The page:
Dennis Tuttle
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Home » Who is Dennis Tuttle?

He served time, but he's back. When you hear the name Dennis Tuttle - run the other way!

For those of us who’ve been into the hobby any amount of time, we need not be told there are some real bad apples out there. Gary Pronman, Dan Pronman, and Fred Engelhart are a few, and then there's Dennis Tuttle.

By and large, this is an honest hobby because Mopars tend to attract a more honest crowd than Fords and General Motors (no joke). Still, over the course of the last twenty years, we’ve seen crooks come and seen crooks go. This month, we’re pleased to report one of the biggest snakes in the Mopar hobby, perhaps the biggest snake the Mopar hobby has ever seen, is no longer in circulation.

Now, it can be told because the charges have been levied, the warrants have gone down, and the long arm of the law has finally picked up a hammer and nailed the hell out of this guy. His name is Dennis Tuttle, and if you’re not familiar with this rather large fellow, you certainly will be very shortly.

We first became acquainted with Dennis Tuttle approximately six years ago when he was in northern Oklahoma. At that time, Tuttle was presenting himself as one of the nation’s premier brokers, restoration facilities and wheeler dealers of high dollar Mopars.

Born with a gift for smooth talk mixed with a temper that borders on something out of a sci-fi flick, Dennis initially made good and became involved with some major players in the hobby. In short order, he had established strong ties to several multi-millionaires and had access to very exotic muscle cars; not only Mopars, but Fords and General Motors cars, as well. He knew the cars well, so it was easy for him to prey on unsuspecting businessmen who were new to the hobby. He presented himself as a hard working guy who could hook them up with each other, establish parts pipelines, restore cars and network cars amongst an elite circle. From day one, this guy was bad news.

Our first article which dealt somewhat with Dennis Tuttle was our false eBay auction of the “Kingfish” ‘Cuda following the alleged sale of a ’71 Hemi Cuda convertible on eBay for over a million bucks. Another magazine ran a bold story proclaiming the blue Hemi ‘Cuda convertible had set a world’s record and was the first million dollar Mopar. Tuttle was right in the center of that story and the tale of that car’s deal is far more sorted and complex than we have room for here. This occurred back in January 2003, and we were informed by principles in the deal that the money involved was about half what was being reported. But egos were at work and through this scam of egos, Dennis Tuttle was elevated to the status of a “super collector” by virtue of association. In reality, he was nothing of the sort. Dennis was scamming people hand over fist and ripping enthusiasts off for hundreds of thousands of dollars. Through this period, the general public assumed Dennis was a true high roller, thus allowing him to even further take advantage of both the very wealthy and the average little guy.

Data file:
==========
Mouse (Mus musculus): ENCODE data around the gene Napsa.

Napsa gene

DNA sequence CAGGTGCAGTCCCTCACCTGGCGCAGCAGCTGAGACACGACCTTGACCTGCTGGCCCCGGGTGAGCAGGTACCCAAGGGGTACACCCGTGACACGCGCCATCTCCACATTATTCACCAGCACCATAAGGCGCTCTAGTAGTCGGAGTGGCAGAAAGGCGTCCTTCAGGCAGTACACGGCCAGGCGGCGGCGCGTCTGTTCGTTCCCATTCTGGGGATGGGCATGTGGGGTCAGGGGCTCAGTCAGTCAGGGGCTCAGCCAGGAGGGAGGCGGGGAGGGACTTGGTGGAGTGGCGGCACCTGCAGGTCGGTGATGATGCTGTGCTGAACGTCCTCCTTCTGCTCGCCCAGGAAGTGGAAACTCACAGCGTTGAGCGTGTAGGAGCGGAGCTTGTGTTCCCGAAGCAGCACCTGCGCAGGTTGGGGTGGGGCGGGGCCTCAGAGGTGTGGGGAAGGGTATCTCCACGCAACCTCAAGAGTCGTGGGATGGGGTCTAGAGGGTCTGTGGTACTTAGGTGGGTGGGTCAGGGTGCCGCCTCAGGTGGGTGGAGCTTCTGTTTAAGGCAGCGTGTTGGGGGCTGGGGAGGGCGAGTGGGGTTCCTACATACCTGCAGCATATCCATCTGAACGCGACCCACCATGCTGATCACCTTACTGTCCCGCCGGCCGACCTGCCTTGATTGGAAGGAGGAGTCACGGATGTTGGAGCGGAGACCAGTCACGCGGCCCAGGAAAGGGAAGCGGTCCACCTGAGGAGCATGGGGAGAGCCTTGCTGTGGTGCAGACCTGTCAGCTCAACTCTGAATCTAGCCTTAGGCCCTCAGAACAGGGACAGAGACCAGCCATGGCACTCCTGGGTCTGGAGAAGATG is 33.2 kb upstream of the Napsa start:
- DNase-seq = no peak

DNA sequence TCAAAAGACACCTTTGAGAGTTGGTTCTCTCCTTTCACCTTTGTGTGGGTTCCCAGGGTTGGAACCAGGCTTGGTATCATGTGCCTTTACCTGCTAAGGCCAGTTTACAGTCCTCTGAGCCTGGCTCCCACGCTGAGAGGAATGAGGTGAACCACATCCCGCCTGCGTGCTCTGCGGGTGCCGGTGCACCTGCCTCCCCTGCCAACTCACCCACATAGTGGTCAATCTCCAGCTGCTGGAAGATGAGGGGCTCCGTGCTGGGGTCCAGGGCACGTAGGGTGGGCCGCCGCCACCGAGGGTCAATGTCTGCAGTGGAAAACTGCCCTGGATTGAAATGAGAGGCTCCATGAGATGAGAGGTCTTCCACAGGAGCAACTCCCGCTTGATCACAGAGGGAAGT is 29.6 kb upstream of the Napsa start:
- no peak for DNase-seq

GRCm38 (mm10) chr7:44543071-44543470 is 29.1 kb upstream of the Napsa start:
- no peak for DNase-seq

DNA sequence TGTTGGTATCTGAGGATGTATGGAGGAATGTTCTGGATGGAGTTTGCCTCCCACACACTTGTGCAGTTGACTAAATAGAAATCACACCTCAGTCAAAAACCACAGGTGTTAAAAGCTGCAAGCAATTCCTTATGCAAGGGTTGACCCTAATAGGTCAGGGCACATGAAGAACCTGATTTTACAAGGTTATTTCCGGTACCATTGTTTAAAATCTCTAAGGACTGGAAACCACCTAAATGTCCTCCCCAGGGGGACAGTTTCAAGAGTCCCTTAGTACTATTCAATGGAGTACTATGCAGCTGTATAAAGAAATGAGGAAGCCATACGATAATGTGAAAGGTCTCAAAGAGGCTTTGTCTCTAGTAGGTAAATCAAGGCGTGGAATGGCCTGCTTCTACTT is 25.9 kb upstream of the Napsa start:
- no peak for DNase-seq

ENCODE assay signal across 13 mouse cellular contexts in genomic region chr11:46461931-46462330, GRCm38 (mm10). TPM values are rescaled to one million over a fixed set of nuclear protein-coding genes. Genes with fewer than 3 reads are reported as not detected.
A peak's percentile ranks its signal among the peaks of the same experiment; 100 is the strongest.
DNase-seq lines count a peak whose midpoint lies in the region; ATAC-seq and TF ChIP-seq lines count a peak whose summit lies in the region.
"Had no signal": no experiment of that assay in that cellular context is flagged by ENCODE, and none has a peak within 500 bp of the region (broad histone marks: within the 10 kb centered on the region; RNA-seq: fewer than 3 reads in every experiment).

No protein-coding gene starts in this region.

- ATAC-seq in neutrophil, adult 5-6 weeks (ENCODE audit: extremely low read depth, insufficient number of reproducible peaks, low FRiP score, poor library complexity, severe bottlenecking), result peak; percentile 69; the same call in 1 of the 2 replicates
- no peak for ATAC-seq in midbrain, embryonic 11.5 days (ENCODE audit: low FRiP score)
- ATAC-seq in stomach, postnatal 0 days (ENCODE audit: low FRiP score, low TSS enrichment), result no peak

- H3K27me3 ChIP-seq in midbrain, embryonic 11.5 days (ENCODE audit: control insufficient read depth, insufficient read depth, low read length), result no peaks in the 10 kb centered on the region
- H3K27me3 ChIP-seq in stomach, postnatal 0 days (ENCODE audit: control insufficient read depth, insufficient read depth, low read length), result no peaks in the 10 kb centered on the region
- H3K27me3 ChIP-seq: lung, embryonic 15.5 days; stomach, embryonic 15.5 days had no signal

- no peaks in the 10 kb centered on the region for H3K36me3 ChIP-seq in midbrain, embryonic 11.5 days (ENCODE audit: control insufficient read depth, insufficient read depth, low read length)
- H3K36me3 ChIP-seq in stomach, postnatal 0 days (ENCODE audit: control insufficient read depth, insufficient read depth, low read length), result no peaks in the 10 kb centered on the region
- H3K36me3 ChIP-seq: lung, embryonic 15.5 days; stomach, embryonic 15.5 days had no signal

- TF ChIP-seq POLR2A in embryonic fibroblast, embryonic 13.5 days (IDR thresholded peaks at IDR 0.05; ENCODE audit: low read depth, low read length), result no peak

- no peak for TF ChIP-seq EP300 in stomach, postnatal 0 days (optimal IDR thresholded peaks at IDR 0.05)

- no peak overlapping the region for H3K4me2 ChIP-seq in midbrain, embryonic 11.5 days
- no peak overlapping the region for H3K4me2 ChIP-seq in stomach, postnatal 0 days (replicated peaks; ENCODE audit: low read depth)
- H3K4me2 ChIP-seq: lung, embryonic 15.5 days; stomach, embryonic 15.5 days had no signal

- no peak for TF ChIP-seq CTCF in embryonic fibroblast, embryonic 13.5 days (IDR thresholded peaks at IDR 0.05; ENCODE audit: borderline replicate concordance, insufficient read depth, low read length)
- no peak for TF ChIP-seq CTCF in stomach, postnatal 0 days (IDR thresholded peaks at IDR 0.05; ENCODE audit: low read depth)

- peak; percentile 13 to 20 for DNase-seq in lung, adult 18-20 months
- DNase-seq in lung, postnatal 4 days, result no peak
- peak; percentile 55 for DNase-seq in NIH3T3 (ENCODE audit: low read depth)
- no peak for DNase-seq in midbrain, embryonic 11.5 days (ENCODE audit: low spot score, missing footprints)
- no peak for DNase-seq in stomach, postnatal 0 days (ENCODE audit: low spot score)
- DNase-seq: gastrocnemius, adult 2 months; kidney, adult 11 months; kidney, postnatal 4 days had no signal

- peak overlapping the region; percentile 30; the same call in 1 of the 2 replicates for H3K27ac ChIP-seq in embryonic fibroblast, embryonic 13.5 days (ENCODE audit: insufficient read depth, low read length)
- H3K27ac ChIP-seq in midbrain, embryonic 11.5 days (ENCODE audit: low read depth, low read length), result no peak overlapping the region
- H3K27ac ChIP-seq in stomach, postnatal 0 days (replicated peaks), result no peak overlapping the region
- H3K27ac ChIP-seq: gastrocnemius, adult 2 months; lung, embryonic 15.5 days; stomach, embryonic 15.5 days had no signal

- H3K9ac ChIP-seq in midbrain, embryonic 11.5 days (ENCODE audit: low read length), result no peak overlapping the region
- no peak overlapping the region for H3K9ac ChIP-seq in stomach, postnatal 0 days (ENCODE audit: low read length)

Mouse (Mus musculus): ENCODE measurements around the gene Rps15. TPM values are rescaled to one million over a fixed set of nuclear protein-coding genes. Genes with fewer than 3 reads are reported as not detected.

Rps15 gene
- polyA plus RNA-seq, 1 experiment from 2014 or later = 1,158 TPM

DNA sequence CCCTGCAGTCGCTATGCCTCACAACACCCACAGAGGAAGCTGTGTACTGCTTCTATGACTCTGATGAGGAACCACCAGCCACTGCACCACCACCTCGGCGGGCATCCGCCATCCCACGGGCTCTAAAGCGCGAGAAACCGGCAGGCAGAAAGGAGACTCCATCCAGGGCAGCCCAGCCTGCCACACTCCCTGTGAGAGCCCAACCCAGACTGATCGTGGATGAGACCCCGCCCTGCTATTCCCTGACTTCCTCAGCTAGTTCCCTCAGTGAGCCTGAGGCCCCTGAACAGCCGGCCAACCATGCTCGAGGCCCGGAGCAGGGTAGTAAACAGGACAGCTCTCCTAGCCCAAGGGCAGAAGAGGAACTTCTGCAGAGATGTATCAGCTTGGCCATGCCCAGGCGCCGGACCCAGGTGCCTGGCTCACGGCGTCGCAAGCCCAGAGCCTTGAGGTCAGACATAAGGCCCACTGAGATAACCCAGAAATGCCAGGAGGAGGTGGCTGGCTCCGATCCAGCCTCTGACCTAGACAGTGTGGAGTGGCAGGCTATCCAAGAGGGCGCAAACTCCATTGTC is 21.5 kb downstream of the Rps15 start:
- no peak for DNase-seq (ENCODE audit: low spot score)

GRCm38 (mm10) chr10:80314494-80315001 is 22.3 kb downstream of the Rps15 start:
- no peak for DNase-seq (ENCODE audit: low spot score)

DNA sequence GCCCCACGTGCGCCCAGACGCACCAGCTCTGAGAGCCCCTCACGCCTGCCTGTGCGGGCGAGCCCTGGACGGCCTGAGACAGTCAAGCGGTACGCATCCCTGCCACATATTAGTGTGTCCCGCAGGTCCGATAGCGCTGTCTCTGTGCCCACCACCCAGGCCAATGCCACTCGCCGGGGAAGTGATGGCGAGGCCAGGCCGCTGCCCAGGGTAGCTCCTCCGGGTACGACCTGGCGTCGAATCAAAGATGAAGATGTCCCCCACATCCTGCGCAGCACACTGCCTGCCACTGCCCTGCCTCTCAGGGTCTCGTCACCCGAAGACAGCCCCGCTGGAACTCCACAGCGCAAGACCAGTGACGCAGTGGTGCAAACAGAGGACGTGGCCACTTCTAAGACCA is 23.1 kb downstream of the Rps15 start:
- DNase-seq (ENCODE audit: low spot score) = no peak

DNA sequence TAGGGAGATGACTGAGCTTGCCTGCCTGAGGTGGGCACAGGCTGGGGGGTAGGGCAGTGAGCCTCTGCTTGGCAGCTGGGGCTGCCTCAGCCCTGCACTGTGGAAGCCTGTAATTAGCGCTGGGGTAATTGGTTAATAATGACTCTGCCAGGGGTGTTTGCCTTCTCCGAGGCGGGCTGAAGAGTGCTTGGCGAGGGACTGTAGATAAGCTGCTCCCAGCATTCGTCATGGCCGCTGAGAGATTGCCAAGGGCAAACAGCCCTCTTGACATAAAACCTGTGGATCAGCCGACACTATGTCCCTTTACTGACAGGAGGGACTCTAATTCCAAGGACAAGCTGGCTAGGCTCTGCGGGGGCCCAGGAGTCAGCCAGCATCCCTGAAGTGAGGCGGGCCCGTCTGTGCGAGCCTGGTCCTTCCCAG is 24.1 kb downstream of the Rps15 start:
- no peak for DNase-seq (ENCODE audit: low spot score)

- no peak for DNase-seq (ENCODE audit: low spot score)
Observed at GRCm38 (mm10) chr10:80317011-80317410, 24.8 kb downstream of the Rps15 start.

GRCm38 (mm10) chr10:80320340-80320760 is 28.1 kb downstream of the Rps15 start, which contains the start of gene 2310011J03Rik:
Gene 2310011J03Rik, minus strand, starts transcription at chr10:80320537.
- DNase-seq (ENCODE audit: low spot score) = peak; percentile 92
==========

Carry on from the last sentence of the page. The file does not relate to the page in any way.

Once we knew Tuttle was involved in the ‘Cuda deal, we knew something had to be terribly wrong, because there were three major screw jobs we knew of he’d done to a Pennsylvania collector by that time. The Nash Bridges close-up ‘Cuda convert which has now been marvelously restored was disassembled and damn near ruined by Tuttle, who ripped off the initial buyer for a hefty chunk of cash. He also handled the initial sale of the tattered Hemi Superbird which eventually ended up going through Barrett-Jackson in 2004 as a “survivor” and fetched $190,000 (it was a major restoration in reality). There was also a Hemi Charger R/T which he sold to several people, apparently, and never had possession of the car in the first place. And those three deals all involved just one collector he was getting over on!

The phone calls and mail we received from readers who had allegedly been ripped off by Dennis Tuttle on parts deals mounted up fast, prompting us to watch for ads from him and ban him from MCG. Dennis disappeared from Oklahoma, leaving a number of people looking for him in 2004.
In 2004, we ran into Dennis at the New Orleans Mopar show and he informed us he had moved to Grand Isle, Louisiana. He had some none-too-kind words for us, but we weren’t’ overly concerned with what he thought of us. Since Grand Isle is a small fishing island off the coast, we jokingly said he had been exiled.

Fast forward to late June 2005. We received a phone call from reader and enthusiast Jeffrey Campbell of Cleveland, Ohio, informing us that Dennis Tuttle had just been arrested on multiple counts and he wanted to spread the word that this pit viper had been caught.